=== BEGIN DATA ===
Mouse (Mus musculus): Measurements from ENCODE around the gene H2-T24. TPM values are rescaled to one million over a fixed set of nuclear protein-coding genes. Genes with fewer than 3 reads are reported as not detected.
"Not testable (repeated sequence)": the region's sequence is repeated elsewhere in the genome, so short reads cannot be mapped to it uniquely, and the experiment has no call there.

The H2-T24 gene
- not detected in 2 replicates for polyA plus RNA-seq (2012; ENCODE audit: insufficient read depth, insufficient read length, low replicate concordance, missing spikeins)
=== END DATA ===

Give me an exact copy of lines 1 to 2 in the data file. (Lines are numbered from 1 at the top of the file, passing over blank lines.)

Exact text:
Mouse (Mus musculus): Measurements from ENCODE around the gene H2-T24. TPM values are rescaled to one million over a fixed set of nuclear protein-coding genes. Genes with fewer than 3 reads are reported as not detected.
"Not testable (repeated sequence)": the region's sequence is repeated elsewhere in the genome, so short reads cannot be mapped to it uniquely, and the experiment has no call there.